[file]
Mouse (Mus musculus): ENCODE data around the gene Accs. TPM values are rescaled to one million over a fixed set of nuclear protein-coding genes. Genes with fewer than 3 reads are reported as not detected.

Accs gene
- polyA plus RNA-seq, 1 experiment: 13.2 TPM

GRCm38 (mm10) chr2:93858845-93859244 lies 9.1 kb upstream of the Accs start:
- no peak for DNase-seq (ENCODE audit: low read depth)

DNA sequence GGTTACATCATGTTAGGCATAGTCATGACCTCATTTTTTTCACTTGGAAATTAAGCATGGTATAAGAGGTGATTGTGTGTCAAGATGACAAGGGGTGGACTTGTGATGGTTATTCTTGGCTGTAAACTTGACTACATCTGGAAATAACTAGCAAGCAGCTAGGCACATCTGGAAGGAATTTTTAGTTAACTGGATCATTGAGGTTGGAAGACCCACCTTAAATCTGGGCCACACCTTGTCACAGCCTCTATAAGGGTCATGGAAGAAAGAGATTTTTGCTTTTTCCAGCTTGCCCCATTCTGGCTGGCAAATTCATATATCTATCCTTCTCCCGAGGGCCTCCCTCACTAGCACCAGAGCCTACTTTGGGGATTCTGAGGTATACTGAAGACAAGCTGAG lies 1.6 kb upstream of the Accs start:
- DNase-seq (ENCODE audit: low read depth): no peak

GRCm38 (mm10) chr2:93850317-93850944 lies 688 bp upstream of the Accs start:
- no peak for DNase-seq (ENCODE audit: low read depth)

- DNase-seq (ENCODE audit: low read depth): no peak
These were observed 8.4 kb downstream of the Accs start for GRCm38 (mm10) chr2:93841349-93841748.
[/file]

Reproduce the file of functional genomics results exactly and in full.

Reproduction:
Mouse (Mus musculus): ENCODE data around the gene Accs. TPM values are rescaled to one million over a fixed set of nuclear protein-coding genes. Genes with fewer than 3 reads are reported as not detected.

Accs gene
- polyA plus RNA-seq, 1 experiment: 13.2 TPM

GRCm38 (mm10) chr2:93858845-93859244 lies 9.1 kb upstream of the Accs start:
- no peak for DNase-seq (ENCODE audit: low read depth)

DNA sequence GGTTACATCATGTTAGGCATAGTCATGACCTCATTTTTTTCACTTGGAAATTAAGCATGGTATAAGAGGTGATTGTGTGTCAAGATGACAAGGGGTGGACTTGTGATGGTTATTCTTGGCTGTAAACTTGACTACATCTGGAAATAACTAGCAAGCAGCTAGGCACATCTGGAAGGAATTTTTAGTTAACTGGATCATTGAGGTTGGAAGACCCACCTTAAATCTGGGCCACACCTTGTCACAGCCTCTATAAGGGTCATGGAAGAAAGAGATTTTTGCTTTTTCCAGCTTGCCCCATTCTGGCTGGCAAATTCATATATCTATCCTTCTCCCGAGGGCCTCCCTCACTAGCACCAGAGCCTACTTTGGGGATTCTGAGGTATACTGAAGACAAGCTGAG lies 1.6 kb upstream of the Accs start:
- DNase-seq (ENCODE audit: low read depth): no peak

GRCm38 (mm10) chr2:93850317-93850944 lies 688 bp upstream of the Accs start:
- no peak for DNase-seq (ENCODE audit: low read depth)

- DNase-seq (ENCODE audit: low read depth): no peak
These were observed 8.4 kb downstream of the Accs start for GRCm38 (mm10) chr2:93841349-93841748.